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# Multiple equates

 P: n/a I looked online and in books, but couldn't find a definitive answer to this. I have an array and set multiple elements to either True or False at one time. Question: Which way is faster (or does it matter)? 1) array[x1]=array[x2]=........= array[x10] = \ array[x11]=array[x12]=... = array[x20] = \ ....... ....... array[x40]=array[x41]=....= array[x50] = False (or True) 2) array[x1]=array[x2]=........= array[x10] = False array[x11]=array[x12]=... = array[x20] = False ....... ....... array[x40]=array[x41]=....= array[x50] = False Nov 17 '08 #1
8 Replies

 P: n/a jzakiya

 P: n/a On Nov 17, 2:10*pm, Arnaud Delobelle

 P: n/a It doesn't matter as none of this is valid Python. In Python you have to write array[x1] = False array[x2] = False Uh...not so much... >>a = [1,2,3,4,5]x1, x2 = 1, 3a[x1] = a[x2] = Falsea [1, False, 3, False, 5] Works for me. To the OP, I think rather than cluttering my code, I'd just create a loop for i in [x1,x2,x3,x4,...x1024]: a[i] = False From Diez's disassembly of it (as an aside, nifty little intro to dis.dis()...thanks, Diez!), it looks like it boils down to "is DUP_TOP faster than LOAD_CONST" because the rest of the operations. At this point, it's pretty nitty-gritty. Unless the code is in an inner loop somewhere, the simple loop should be more than fast enough. Without knowing the source of the [x1,...] index variables, it's hard to tell if there's a more optimal way to do this. -tkc Nov 17 '08 #5

 P: n/a Arnaud Delobelle I looked online and in books, but couldn't find a definitive answer tothis.I have an array and set multiple elements to either True or False atone time.Question: Which way is faster (or does it matter)?1)array[x1]=array[x2]=........= array[x10] = \array[x11]=array[x12]=... = array[x20] = \............array[x40]=array[x41]=....= array[x50] = False (or True) 2)array[x1]=array[x2]=........= array[x10] = Falsearray[x11]=array[x12]=... = array[x20] = False............array[x40]=array[x41]=....= array[x50] = False It doesn't matter as none of this is valid Python. In Python you have to write array[x1] = False array[x2] = False Etc... Sorry, I don't know what came over me then, some kind of brain short-circuit... No doubt plenty of people will correct me before this is posted! Of course it's valid Python, but it's not very stylish. Assuming your array is a list, you could put all your indices that are meant to be True in a list: indices = [x1, x2, x3, ..., x50] Then loop over them: for i in indices: array[i] = True It might not be as fast of course -- Arnaud Nov 17 '08 #6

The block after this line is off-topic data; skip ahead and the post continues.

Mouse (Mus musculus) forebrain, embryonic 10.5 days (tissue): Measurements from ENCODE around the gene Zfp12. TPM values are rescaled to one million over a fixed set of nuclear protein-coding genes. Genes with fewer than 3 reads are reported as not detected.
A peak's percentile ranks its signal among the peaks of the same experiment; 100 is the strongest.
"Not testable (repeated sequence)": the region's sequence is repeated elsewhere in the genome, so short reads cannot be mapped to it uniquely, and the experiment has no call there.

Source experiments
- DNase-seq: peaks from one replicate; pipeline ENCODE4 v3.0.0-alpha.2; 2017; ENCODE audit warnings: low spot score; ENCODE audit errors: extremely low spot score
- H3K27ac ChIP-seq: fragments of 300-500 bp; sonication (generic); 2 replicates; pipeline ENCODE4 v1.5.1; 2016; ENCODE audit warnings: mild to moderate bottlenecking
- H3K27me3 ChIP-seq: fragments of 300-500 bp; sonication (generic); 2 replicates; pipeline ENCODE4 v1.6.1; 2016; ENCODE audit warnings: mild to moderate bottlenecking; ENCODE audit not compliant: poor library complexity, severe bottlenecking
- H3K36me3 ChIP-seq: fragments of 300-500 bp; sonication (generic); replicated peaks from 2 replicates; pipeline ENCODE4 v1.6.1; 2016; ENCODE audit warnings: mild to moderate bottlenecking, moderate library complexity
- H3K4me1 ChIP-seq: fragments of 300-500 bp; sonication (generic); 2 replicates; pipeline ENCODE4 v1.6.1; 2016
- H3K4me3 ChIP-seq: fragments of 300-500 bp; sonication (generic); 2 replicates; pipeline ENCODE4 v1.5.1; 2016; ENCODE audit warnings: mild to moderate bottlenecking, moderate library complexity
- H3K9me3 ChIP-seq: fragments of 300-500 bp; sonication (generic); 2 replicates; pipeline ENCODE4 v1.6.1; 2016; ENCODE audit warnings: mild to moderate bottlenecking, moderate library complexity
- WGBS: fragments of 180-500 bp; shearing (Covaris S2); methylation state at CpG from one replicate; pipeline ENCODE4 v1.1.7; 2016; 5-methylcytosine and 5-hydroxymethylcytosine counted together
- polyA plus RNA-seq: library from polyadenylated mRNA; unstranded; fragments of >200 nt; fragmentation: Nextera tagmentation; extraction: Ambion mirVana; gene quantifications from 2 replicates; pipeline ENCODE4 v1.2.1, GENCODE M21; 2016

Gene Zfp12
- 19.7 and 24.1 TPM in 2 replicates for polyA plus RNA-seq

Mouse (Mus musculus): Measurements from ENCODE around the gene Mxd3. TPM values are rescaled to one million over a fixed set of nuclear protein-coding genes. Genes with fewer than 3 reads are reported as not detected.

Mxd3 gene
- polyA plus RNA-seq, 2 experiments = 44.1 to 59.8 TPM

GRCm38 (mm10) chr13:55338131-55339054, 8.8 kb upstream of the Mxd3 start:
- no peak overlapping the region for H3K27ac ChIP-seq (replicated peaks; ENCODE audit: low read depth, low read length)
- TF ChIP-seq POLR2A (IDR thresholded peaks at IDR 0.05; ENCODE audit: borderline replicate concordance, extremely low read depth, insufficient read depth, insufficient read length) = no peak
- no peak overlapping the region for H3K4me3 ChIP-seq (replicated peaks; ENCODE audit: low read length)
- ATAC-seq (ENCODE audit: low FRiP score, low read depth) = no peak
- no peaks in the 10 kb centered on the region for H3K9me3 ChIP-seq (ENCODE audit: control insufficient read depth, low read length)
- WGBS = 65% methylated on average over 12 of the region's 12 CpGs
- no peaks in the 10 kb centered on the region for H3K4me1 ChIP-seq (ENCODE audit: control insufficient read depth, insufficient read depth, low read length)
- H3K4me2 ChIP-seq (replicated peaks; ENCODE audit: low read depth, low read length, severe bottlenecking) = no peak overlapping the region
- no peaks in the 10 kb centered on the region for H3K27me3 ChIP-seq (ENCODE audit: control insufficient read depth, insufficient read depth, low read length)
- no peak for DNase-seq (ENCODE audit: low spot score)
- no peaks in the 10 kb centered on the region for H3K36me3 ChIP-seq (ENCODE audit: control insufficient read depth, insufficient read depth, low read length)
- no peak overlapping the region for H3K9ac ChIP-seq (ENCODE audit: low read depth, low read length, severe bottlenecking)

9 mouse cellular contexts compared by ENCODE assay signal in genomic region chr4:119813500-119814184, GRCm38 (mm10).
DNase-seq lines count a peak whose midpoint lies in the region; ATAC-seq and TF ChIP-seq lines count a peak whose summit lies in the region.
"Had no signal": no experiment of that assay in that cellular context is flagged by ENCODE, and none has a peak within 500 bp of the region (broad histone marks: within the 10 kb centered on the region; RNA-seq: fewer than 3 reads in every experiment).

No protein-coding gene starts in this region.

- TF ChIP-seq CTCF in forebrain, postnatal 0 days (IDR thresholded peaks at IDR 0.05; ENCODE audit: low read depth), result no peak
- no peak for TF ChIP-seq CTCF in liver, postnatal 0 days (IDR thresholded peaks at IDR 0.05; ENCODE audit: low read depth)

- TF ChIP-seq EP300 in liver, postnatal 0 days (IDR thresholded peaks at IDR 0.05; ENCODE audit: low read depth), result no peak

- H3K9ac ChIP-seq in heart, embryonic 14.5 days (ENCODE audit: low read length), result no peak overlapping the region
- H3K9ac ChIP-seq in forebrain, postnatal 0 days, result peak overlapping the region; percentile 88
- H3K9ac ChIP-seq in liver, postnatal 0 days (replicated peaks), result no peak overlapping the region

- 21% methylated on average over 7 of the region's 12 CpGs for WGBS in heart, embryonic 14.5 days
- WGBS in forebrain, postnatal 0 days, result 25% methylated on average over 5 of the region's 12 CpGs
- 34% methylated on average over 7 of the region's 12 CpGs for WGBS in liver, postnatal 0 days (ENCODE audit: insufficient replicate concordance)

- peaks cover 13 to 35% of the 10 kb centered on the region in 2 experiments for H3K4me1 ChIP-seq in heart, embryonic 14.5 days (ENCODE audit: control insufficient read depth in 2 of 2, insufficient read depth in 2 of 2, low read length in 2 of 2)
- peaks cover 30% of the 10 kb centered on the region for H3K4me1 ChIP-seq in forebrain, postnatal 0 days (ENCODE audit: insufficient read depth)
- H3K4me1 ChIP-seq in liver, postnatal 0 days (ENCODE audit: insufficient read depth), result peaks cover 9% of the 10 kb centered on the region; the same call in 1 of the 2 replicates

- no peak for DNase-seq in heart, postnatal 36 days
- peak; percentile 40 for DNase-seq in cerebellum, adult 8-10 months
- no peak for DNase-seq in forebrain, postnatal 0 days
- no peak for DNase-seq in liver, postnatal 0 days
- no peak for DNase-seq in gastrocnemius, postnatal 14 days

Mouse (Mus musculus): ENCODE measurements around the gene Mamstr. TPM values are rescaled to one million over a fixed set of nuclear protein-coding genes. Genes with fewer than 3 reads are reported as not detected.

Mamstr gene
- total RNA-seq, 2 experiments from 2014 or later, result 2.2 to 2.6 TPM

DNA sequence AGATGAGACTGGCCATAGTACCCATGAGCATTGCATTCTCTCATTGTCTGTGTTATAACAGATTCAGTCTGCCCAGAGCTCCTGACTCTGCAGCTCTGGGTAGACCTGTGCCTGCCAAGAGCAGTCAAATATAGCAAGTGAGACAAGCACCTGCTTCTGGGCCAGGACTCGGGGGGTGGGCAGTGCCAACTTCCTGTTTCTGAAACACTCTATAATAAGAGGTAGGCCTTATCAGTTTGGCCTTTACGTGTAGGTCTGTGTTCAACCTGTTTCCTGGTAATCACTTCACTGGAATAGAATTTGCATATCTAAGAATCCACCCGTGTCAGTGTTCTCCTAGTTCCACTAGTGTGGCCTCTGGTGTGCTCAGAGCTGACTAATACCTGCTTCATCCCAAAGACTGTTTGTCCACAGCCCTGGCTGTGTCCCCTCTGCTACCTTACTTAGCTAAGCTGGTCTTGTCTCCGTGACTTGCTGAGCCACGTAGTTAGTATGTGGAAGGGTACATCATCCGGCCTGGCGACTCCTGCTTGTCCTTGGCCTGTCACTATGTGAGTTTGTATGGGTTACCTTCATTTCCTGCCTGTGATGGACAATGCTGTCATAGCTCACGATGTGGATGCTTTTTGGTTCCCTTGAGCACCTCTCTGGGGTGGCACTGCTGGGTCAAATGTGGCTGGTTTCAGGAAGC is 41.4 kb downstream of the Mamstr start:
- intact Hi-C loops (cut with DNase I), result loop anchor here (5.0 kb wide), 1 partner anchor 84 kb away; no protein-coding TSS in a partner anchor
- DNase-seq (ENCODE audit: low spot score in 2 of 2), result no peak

P: n/a In article , Tim Chase

 P: n/a On Nov 17, 2:54*pm, cla...@lairds.us (Cameron Laird) wrote: In article , Tim Chase *To the OP, I think rather than cluttering my code, I'd just create a loop * for i in [x1,x2,x3,x4,...x1024]: * * a[i] = False * * * * * * * * * * * * . * * * * * * * * * * * * . * * * * * * * * * * * * . I much prefer this, too. I've been trying to decide if there's any sober reason to advocate the one-liner * * map(lambda i: a.__setitem__(i, False), [x1, x2, x3, ..., x1024]) My answer: *no. well, the OP was "...faster?" not "best, cleanest, pythonic..." so the reason would be speed. (looks faster, don't know for sure) (and yeah, looks ugly. but we need the speed...) Carl K Nov 18 '08 #8

 P: n/a jzakiya I looked online and in books, but couldn't find a definitive answer tothis.I have an array and set multiple elements to either True or False atone time.Question: Which way is faster (or does it matter)? Answer: it does not matter. This is premature optimization. First, make it work. Then, figure out whether it is fast enough. THEN, figure out what's taking the most time. I'd be very, very surprised if this was an important part of your run time. -- Tim Roberts, ti**@probo.com Providenza & Boekelheide, Inc. Nov 20 '08 #9

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